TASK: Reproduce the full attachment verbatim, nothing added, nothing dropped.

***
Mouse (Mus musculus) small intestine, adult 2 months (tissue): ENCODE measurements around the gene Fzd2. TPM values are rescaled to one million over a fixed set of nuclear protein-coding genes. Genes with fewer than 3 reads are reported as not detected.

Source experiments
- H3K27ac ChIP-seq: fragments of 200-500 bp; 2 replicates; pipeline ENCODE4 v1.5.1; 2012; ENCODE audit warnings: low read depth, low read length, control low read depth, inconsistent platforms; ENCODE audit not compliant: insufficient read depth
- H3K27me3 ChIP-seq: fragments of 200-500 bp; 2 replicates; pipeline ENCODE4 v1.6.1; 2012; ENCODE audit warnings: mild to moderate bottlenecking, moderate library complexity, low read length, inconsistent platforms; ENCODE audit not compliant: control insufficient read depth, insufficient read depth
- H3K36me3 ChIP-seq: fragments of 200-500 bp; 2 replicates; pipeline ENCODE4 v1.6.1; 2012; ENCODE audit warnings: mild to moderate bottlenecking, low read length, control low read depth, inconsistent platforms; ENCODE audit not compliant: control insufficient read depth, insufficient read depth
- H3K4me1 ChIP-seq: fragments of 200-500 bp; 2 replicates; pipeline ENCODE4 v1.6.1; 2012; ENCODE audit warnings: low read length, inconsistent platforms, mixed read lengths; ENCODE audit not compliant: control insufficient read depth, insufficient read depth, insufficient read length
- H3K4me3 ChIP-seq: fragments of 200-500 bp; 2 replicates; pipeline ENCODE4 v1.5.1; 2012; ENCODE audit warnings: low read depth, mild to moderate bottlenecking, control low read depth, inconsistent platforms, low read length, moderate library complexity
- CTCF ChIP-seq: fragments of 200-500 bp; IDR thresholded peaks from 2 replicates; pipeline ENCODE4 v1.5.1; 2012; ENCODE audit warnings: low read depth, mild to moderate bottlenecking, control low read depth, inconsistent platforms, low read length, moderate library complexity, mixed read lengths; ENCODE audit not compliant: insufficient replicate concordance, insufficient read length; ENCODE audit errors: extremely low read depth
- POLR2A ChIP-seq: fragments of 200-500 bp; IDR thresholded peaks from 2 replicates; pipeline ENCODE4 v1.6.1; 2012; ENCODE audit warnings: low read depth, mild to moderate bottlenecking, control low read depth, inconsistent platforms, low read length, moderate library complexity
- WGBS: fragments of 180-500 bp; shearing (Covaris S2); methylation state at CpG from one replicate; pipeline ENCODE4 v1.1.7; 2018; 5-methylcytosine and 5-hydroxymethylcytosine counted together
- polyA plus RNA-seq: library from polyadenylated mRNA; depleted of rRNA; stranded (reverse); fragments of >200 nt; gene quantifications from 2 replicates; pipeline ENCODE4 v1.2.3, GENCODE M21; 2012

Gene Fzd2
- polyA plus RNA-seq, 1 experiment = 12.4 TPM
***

Mouse (Mus musculus) small intestine, adult 2 months (tissue): ENCODE measurements around the gene Fzd2. TPM values are rescaled to one million over a fixed set of nuclear protein-coding genes. Genes with fewer than 3 reads are reported as not detected.

Source experiments
- H3K27ac ChIP-seq: fragments of 200-500 bp; 2 replicates; pipeline ENCODE4 v1.5.1; 2012; ENCODE audit warnings: low read depth, low read length, control low read depth, inconsistent platforms; ENCODE audit not compliant: insufficient read depth
- H3K27me3 ChIP-seq: fragments of 200-500 bp; 2 replicates; pipeline ENCODE4 v1.6.1; 2012; ENCODE audit warnings: mild to moderate bottlenecking, moderate library complexity, low read length, inconsistent platforms; ENCODE audit not compliant: control insufficient read depth, insufficient read depth
- H3K36me3 ChIP-seq: fragments of 200-500 bp; 2 replicates; pipeline ENCODE4 v1.6.1; 2012; ENCODE audit warnings: mild to moderate bottlenecking, low read length, control low read depth, inconsistent platforms; ENCODE audit not compliant: control insufficient read depth, insufficient read depth
- H3K4me1 ChIP-seq: fragments of 200-500 bp; 2 replicates; pipeline ENCODE4 v1.6.1; 2012; ENCODE audit warnings: low read length, inconsistent platforms, mixed read lengths; ENCODE audit not compliant: control insufficient read depth, insufficient read depth, insufficient read length
- H3K4me3 ChIP-seq: fragments of 200-500 bp; 2 replicates; pipeline ENCODE4 v1.5.1; 2012; ENCODE audit warnings: low read depth, mild to moderate bottlenecking, control low read depth, inconsistent platforms, low read length, moderate library complexity
- CTCF ChIP-seq: fragments of 200-500 bp; IDR thresholded peaks from 2 replicates; pipeline ENCODE4 v1.5.1; 2012; ENCODE audit warnings: low read depth, mild to moderate bottlenecking, control low read depth, inconsistent platforms, low read length, moderate library complexity, mixed read lengths; ENCODE audit not compliant: insufficient replicate concordance, insufficient read length; ENCODE audit errors: extremely low read depth
- POLR2A ChIP-seq: fragments of 200-500 bp; IDR thresholded peaks from 2 replicates; pipeline ENCODE4 v1.6.1; 2012; ENCODE audit warnings: low read depth, mild to moderate bottlenecking, control low read depth, inconsistent platforms, low read length, moderate library complexity
- WGBS: fragments of 180-500 bp; shearing (Covaris S2); methylation state at CpG from one replicate; pipeline ENCODE4 v1.1.7; 2018; 5-methylcytosine and 5-hydroxymethylcytosine counted together
- polyA plus RNA-seq: library from polyadenylated mRNA; depleted of rRNA; stranded (reverse); fragments of >200 nt; gene quantifications from 2 replicates; pipeline ENCODE4 v1.2.3, GENCODE M21; 2012

Gene Fzd2
- polyA plus RNA-seq, 1 experiment = 12.4 TPM